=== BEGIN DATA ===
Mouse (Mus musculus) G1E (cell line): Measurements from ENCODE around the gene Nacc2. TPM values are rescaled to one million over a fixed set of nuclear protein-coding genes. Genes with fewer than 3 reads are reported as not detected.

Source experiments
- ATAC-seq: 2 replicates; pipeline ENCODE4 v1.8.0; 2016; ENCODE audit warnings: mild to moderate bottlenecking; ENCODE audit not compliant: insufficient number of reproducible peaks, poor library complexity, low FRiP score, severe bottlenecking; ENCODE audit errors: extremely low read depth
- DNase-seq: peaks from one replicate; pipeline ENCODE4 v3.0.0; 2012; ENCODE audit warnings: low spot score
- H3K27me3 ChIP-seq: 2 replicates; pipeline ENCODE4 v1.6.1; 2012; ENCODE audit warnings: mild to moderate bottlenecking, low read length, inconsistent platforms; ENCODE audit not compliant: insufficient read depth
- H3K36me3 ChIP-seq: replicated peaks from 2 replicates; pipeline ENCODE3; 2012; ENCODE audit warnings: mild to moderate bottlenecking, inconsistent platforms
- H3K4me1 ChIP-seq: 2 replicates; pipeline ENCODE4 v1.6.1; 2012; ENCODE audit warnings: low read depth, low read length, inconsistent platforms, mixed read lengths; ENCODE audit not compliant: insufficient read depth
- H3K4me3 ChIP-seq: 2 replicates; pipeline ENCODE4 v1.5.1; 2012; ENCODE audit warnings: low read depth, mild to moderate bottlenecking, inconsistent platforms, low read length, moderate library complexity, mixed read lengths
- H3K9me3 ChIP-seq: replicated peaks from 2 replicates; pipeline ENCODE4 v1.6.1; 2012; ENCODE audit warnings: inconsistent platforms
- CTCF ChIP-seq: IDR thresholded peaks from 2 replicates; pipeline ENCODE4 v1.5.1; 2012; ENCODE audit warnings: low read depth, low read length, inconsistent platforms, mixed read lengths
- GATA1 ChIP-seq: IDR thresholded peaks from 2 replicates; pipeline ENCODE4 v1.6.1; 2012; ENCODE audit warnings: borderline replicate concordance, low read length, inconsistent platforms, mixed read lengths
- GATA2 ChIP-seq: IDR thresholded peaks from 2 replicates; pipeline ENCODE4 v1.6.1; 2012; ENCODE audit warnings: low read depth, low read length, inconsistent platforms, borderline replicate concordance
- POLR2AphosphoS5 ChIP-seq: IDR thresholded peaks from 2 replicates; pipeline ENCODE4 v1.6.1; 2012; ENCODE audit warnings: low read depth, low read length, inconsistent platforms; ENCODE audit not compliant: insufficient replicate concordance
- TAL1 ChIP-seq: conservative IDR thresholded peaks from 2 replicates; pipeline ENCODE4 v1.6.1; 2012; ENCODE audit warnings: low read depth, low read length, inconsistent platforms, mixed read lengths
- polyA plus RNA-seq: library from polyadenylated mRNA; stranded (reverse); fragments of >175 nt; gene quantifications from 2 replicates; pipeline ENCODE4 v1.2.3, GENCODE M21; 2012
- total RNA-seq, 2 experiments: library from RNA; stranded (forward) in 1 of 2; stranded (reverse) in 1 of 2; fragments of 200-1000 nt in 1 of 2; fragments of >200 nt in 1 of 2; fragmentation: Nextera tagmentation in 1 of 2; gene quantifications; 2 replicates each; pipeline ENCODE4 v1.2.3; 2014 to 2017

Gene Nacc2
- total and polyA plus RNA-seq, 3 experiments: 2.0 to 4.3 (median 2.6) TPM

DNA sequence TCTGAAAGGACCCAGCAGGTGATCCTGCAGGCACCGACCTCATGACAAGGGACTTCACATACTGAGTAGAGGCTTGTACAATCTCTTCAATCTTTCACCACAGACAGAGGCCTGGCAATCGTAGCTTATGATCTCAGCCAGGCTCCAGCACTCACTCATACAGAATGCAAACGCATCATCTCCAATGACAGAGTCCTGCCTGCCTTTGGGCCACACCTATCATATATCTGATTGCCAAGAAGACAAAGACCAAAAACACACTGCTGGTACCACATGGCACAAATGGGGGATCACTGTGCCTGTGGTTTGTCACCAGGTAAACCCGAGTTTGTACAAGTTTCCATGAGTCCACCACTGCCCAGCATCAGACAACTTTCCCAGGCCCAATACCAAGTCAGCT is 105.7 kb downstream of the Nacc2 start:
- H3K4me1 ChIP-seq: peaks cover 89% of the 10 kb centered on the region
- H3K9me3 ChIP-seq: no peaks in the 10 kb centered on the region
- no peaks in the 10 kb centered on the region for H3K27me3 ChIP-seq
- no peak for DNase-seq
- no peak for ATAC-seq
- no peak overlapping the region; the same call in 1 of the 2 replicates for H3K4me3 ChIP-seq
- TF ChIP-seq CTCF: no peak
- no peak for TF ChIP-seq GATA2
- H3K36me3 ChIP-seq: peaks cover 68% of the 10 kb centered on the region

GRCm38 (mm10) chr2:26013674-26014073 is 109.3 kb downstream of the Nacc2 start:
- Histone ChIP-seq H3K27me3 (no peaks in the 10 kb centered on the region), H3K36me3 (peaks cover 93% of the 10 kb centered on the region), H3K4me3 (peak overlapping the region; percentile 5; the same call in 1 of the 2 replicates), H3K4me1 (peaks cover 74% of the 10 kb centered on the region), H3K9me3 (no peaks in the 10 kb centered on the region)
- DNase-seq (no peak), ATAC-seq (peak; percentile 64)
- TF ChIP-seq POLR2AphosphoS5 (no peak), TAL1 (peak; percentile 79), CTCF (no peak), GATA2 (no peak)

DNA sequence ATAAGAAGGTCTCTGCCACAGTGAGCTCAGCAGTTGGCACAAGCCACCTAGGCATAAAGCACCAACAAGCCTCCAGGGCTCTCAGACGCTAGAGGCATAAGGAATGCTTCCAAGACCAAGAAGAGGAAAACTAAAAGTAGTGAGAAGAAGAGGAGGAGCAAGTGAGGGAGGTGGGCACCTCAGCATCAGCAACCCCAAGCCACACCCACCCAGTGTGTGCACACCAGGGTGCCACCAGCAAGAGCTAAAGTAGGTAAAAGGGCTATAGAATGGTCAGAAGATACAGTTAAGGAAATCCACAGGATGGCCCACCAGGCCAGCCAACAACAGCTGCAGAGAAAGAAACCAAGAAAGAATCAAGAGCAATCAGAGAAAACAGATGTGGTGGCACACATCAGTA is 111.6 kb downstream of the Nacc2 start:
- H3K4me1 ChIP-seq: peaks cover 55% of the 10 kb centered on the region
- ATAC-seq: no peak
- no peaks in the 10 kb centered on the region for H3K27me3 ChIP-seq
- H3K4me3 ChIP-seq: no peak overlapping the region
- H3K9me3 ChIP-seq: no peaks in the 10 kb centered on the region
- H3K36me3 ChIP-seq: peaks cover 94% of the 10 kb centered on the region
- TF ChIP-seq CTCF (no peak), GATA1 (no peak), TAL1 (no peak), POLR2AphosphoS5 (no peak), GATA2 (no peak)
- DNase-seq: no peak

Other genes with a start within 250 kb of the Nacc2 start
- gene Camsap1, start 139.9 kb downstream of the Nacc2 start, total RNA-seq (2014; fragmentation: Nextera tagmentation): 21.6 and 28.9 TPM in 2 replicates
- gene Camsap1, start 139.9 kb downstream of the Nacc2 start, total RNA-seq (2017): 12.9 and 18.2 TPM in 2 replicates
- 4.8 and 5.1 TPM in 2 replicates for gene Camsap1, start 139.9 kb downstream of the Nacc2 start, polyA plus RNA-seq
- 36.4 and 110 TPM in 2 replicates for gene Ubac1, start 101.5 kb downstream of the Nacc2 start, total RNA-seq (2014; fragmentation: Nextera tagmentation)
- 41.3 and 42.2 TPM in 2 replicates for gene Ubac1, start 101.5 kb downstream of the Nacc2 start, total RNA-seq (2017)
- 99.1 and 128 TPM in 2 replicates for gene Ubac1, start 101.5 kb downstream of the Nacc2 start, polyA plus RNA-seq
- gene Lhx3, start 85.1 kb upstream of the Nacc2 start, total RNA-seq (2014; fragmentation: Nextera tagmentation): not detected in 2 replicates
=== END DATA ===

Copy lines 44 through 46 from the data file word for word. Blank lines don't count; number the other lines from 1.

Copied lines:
- gene Camsap1, start 139.9 kb downstream of the Nacc2 start, total RNA-seq (2017): 12.9 and 18.2 TPM in 2 replicates
- 4.8 and 5.1 TPM in 2 replicates for gene Camsap1, start 139.9 kb downstream of the Nacc2 start, polyA plus RNA-seq
- 36.4 and 110 TPM in 2 replicates for gene Ubac1, start 101.5 kb downstream of the Nacc2 start, total RNA-seq (2014; fragmentation: Nextera tagmentation)